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State Courts’ Lack of Color is Not Black and White

State supreme courts are painfully nondiverse and this is causing lopsided decisions in Mississippi and across the nation.


Legal watchdog group the Brennan Center for Justice reports people of color make up more than 40 percent of the U.S. population, but state supreme courts are failing to reflect the diversity of the communities they serve. Eighteen states have no justice who identifies as a person of color, including 12 states where nonwhites comprise 20 percent or more of the population. Twenty-five states have no Black justices, while 39 states—including DC—have no Latino justices. Additionally, 42 states have no Asian justices, and the vast majority of states (46) have no Native American justices.


U.S. Rep Sen. Steve Daines, R-MT, punctuated the nation’s poor record of Native American justices this week by blocking the appointment of Montana’s first Native American federal district court judicial appointee Danna Jackson. Jackson is a member of the Confederated Salish and Kootenai Tribes.


Louisiana’s current supreme court make-up is 14% Black, in a state that is more than 30% African American.

All in all, just 20% of state supreme court seats, including DC, are held by people of color.


One of the biggest offenders was the state of Alabama, which had no Black justices on the state supreme court despite the state being more than 12% Black.


This is a problem considering how deeply ideology and life experiences shape judicial outcomes. One study discovered Black judges “tend to issue shorter criminal sentences compared to their non-Black peers,” possibly due to their less sheltered life experiences. Many nonwhite justices didn’t have a cozy cushion of family wealth to protect them from the bias of multiple U.S. systems, including law enforcement, the judicial system, the banking system and healthcare. Awareness of longstanding U.S. institutional bias in the court system can be helpful in moderating the damage to Black defendants who receive significantly longer prison sentences than white offenders with comparable offenses. The U.S. Sentencing Commission reported last year, for example, that Black men received sentences 13.4% longer than white males, and Hispanic males received sentences 11.2% longer than white men.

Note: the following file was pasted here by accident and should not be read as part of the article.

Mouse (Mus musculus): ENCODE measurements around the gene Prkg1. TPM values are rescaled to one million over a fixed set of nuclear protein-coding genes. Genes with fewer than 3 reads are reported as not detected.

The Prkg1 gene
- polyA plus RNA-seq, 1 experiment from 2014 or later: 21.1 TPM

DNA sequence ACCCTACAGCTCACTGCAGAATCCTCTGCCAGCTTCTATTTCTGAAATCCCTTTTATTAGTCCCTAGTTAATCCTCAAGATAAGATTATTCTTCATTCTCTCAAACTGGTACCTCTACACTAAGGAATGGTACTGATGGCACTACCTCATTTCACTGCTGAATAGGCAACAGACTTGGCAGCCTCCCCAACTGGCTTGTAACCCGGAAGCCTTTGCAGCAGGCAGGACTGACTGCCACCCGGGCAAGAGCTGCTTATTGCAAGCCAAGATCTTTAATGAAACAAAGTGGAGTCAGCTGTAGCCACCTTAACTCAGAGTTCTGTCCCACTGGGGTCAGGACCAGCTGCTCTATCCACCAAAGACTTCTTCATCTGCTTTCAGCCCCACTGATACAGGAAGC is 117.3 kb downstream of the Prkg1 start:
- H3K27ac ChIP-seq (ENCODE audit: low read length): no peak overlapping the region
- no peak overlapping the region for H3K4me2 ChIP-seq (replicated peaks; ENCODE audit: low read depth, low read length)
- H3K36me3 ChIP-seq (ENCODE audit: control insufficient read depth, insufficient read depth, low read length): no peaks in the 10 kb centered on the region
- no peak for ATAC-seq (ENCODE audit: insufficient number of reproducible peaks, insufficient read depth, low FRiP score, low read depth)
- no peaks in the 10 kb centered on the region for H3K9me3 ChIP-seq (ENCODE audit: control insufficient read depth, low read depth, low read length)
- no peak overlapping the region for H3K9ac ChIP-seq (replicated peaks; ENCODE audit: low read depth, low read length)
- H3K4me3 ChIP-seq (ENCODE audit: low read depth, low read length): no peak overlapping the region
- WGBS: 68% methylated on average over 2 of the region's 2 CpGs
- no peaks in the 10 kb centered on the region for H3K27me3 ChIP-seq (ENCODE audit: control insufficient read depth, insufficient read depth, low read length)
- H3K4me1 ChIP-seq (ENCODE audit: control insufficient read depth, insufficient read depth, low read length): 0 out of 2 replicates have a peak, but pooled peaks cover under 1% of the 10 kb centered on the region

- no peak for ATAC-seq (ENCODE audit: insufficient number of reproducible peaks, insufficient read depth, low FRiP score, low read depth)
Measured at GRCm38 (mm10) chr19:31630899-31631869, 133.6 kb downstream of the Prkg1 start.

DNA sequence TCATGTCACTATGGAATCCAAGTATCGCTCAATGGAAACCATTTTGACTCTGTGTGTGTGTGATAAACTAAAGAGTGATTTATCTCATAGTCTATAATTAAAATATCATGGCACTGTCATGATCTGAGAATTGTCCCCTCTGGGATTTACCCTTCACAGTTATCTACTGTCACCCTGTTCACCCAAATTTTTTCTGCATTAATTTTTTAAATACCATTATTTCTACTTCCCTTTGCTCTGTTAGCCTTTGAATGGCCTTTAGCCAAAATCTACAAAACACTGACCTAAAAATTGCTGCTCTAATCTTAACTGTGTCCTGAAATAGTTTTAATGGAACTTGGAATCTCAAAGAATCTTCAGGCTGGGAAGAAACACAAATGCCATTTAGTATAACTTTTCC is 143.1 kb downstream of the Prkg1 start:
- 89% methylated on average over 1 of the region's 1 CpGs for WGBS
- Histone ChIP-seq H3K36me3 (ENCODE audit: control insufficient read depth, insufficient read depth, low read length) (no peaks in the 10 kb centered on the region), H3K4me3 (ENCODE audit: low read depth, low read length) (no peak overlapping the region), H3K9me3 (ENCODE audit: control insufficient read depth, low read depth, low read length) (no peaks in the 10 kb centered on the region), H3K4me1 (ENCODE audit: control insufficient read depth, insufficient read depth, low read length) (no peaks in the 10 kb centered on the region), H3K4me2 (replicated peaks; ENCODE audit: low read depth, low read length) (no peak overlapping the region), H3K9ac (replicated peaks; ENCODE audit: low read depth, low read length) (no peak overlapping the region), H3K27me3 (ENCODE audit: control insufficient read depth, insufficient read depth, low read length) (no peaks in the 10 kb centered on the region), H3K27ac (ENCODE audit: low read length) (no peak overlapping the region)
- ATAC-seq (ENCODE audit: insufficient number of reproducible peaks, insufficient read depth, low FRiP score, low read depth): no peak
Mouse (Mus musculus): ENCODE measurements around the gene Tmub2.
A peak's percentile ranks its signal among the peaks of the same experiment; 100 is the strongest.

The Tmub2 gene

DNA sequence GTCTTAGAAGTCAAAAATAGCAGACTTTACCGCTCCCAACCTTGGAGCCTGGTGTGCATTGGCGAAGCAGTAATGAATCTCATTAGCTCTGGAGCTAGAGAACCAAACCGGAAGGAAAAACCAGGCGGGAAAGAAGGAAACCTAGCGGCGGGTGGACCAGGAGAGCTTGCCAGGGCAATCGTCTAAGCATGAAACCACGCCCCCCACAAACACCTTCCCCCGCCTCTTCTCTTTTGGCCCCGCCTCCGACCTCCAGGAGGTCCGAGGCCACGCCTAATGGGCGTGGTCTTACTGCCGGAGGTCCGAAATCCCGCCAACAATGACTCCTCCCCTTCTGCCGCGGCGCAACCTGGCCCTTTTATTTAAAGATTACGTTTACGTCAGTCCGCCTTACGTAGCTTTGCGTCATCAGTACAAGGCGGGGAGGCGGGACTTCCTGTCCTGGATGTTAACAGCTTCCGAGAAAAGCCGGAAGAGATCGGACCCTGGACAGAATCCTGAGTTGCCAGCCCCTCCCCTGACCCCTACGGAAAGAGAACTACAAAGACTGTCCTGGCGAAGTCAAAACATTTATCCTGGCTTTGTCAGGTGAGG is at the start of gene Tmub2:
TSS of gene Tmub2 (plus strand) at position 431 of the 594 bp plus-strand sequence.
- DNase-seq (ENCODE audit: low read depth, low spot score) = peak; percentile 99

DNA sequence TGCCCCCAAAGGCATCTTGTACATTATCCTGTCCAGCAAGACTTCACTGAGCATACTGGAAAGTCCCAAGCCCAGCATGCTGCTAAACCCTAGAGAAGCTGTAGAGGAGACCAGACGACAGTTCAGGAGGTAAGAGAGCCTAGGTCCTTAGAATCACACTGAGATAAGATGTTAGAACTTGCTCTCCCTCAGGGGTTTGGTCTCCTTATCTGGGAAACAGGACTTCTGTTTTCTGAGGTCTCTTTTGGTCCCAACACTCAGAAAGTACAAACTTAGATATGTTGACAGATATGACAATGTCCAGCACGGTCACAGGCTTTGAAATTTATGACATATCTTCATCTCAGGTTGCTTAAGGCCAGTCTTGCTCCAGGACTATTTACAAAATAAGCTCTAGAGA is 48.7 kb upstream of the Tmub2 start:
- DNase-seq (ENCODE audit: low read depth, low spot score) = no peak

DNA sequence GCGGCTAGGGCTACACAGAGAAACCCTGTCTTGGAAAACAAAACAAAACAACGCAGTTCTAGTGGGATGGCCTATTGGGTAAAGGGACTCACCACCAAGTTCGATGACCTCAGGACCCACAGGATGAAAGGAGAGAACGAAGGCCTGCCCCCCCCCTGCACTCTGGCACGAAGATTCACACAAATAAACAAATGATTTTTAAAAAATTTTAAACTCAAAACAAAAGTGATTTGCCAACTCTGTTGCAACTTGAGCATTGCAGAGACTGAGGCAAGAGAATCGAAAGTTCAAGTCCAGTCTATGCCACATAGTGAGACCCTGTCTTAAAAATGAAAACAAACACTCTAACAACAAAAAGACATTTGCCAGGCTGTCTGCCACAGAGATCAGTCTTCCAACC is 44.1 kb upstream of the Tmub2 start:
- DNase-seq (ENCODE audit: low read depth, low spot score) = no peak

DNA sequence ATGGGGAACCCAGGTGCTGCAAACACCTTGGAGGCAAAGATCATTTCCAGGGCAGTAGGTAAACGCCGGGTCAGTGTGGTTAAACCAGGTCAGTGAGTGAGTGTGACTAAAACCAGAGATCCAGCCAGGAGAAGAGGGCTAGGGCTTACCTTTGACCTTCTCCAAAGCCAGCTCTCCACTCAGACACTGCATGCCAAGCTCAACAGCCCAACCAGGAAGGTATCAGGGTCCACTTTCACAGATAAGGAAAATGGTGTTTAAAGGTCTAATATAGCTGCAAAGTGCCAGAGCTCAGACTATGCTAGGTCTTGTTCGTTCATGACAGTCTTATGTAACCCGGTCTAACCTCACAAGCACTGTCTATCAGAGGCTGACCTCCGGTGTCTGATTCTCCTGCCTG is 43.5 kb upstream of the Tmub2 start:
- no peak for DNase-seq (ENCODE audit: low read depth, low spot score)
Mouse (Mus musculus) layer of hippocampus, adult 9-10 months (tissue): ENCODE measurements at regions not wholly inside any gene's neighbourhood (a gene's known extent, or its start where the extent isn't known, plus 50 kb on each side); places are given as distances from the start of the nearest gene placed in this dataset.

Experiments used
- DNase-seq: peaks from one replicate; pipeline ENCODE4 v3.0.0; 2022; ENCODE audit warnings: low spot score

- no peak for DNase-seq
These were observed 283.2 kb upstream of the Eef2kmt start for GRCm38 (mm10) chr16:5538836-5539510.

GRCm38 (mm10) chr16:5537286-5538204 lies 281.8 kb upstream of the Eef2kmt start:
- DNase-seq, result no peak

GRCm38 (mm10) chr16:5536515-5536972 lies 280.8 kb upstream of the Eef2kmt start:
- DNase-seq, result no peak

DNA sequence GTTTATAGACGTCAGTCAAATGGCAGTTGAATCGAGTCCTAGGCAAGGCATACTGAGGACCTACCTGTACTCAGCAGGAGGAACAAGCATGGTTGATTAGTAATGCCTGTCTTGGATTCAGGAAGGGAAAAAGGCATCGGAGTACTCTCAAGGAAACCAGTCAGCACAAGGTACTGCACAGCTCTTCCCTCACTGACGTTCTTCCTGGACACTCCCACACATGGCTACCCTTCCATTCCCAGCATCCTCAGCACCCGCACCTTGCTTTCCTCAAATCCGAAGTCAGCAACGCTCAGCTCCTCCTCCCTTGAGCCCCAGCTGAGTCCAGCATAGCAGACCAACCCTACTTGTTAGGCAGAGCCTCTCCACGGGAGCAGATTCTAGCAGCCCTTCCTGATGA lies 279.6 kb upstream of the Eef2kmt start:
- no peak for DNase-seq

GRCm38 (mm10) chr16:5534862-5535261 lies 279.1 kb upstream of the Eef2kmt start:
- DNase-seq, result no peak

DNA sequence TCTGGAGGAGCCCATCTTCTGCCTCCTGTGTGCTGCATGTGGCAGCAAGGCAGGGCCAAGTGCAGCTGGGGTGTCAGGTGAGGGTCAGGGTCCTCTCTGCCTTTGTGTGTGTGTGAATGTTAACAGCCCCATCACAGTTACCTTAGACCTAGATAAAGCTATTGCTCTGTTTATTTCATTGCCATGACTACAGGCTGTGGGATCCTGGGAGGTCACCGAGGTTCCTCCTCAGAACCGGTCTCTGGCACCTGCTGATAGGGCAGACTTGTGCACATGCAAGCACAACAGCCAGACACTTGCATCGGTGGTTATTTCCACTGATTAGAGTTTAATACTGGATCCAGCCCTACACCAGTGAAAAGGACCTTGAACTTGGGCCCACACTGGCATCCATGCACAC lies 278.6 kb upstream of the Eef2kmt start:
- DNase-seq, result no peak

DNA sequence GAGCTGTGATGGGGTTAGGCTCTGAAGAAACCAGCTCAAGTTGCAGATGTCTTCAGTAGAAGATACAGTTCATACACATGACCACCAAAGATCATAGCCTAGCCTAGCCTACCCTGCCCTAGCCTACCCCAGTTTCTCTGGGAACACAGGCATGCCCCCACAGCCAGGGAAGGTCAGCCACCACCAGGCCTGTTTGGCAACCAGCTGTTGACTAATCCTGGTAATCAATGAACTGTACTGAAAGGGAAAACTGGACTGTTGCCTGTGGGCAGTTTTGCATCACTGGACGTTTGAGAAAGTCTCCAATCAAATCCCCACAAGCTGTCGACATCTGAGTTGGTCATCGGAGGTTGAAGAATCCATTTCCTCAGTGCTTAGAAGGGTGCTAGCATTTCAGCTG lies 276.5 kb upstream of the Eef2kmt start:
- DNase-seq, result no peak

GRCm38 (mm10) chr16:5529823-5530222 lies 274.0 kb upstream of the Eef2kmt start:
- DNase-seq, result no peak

Some state court bench seats are appointed positions nominated by white politicians who occupy the brunt of statewide offices while others are elected positions. Studies suggest white voters penalize Black candidates based on skin tone and ethnicity, which makes fairly apportioned judicial districts pivotal to judicial variety. The Lawyers’ Committee for Civil Rights Under Law filed a 2019 suit on behalf of the Louisiana NAACP to create a second majority-Black judicial district under Section 2 of the Voting Rights Act. Louisiana legislators’ rare follow-up decision to create a new Black-majority district in accord with the Voting Rights Act means a second Black majority district will soon compliment a similar district in New Orleans.


Louisiana’s current supreme court make-up is 14% Black, in a state that is more than 30% African American.


“The map has not been redrawn since the 1990s, and it’s about time the people of Baton Rouge have a fair say as to who sits on the highest court of their state,” said Lawyers’ Committee for Civil Rights Under Law Senior Counsel Jennifer Nwachukwu.


Race is not the only disparity facing state supreme courts, however. The Brennan Center also discovered 38% of sitting justices are former prosecutors, while only 9% are former public defenders. This is a worrying statistic because research indicates judges with experience as public defenders are less likely to incarcerate defendants, and they issue comparatively less-severe sentences. The real world consequences of this disparity creates a lopsided “prosecute at all costs” mentality that can deliver opinions that go so far as to undermine the U.S. Constitution, as BGX discovered last month.


The prosecutor-heavy Mississippi Supreme court recently punted on a decision that denies 6th Amendment protections to defendants represented by public defenders’ offices. In its terse dismissal, majority members let stand a lower court decision finding that public defense attorneys could represent co-defendants against one another in violation of 6th Amendment rights guaranteeing defendants the “right to effective assistance of counsel.” The hasty rejection also let stand Forrest County Public Defenders’ violation of Mississippi Rules of Professional Conduct, which restricts lawyers from the same firm “knowingly represent(ing) a client when any one of them practicing alone would be prohibited from doing so …”


Justice Jim Kitchens, one of the few judges on the Mississippi Supreme Court with defense attorney credentials, issued a dissent that was 14 times longer than the court’s 93-word punt.


“We should not continue to leave the Mississippi bench and bar in the dark on how to navigate the scenario presented in this case,” wrote Kitchens. “This direct appeal is the right opportunity for the full Court to announce the approach our jurisdiction will take so that attorneys and judges can commence criminal trials with full confidence that all necessary conflict inquires have been conducted, resolved, and preserved in the record.” 


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